Fitness May Help Ward Off Depression in Girls
Being in good physical condition likely to help boys avoid the blues too, expert says
By Tara Haelle
THURSDAY, Aug. 7, 2014 (HealthDay News) -- The more fit middle-school girls are, the less likely they may be to develop symptoms of depression, according to a recent study.
Although the effect of fitness on depression was small, improvements in fitness may be part of an overall strategy for reducing the risk of depression in middle-schoolers, according to Camilo Ruggero, lead researcher and an assistant professor of psychology at the University of North Texas. Other strategies might include school-based or family therapy, which can both treat and help prevent depression in at-risk kids.
"Fitness is not a cure-all, but it's a small piece of a larger problem," said Ruggero. He noted that depression is also linked to a higher body mass index (BMI), a measurement used to assess if a person has a healthy weight for their height. In addition, middle school is a time when fitness levels drop off, weight increases and depression increases. "That's why we're so focused on that period," he said.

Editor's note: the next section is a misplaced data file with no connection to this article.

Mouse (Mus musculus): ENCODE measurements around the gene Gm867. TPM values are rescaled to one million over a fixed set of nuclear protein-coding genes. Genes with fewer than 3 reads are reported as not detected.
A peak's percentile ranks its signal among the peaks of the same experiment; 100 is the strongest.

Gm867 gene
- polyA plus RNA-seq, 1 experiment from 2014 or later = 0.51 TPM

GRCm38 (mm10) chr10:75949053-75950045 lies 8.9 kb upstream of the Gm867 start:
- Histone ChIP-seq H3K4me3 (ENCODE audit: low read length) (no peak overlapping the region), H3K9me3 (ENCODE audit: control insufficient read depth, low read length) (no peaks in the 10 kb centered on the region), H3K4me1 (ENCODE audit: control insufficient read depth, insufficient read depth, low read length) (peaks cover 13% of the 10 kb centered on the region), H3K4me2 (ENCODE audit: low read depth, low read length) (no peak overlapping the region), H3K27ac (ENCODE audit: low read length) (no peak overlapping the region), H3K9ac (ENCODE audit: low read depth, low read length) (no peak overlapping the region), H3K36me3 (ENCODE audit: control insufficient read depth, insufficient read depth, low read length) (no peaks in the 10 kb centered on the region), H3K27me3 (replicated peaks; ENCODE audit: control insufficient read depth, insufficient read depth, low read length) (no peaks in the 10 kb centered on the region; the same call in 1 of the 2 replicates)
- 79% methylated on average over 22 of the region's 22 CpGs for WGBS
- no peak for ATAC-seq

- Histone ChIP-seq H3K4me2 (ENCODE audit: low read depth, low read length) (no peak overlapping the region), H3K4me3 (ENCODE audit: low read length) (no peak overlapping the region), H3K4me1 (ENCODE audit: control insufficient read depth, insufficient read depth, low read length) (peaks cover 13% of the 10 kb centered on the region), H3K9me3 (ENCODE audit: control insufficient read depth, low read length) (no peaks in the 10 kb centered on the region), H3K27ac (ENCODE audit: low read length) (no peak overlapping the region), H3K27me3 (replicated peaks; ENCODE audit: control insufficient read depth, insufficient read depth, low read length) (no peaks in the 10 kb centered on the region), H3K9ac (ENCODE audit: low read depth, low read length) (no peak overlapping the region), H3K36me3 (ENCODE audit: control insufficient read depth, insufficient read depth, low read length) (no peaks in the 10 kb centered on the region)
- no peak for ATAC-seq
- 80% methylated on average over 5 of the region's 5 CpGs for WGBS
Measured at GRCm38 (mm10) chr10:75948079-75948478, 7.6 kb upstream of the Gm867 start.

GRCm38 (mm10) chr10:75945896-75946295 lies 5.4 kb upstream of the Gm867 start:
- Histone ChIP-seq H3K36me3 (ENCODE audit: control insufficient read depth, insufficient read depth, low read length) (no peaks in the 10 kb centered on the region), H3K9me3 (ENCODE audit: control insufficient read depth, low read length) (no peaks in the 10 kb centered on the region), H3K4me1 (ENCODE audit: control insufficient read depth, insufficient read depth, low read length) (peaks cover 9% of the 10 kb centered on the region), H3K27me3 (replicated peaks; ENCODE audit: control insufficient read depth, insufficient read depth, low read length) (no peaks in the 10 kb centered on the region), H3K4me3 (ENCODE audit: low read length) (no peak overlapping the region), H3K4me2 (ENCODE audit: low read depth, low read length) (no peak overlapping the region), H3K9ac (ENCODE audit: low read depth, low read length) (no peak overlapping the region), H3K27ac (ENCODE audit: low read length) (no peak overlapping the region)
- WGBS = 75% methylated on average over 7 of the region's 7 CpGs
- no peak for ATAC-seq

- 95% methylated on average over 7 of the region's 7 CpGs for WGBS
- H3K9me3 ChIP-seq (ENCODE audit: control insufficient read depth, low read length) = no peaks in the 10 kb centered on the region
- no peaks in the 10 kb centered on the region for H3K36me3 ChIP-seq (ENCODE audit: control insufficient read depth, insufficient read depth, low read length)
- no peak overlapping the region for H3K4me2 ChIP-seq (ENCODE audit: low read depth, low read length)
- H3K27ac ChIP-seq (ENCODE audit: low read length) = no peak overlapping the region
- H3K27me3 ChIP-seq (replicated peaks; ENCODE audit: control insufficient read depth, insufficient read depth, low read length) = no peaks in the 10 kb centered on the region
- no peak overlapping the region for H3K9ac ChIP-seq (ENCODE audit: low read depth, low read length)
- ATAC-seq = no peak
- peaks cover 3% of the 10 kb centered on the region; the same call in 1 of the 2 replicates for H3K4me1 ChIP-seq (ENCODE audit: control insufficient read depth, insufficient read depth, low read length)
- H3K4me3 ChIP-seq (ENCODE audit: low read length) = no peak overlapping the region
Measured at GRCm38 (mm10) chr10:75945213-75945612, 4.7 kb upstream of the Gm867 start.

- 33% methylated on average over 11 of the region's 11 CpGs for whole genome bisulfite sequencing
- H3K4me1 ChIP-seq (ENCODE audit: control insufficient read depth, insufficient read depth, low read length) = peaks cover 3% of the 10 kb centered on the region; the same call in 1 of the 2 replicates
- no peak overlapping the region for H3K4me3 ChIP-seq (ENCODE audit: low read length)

"We don't know exactly why there is a link [between fitness levels and depression], but it is probably a number of things," Ruggero said. "It might be better self-esteem, healthier weight or getting more positive reinforcements that go along with being active, and/or it could be more biological. We know certain proteins and hormones associated with less depression respond to increased exercise."
He said the relationship might be reciprocal, too: the researchers also found that depression among sixth-grade boys predicted poorer fitness in seventh grade.
There was also a trend between fitness levels and depression in boys but it was not statistically significant. Less depression occurs among boys in general, so the effect may have been harder to detect, according to Ruggero. He suspects a study using a larger number of boys might show a stronger link, though it would likely still be modest.
The findings were presented Thursday at the annual meeting of the American Psychological Association in Washington, D.C. Findings presented at meetings are generally considered preliminary until they've been published in a peer-reviewed journal.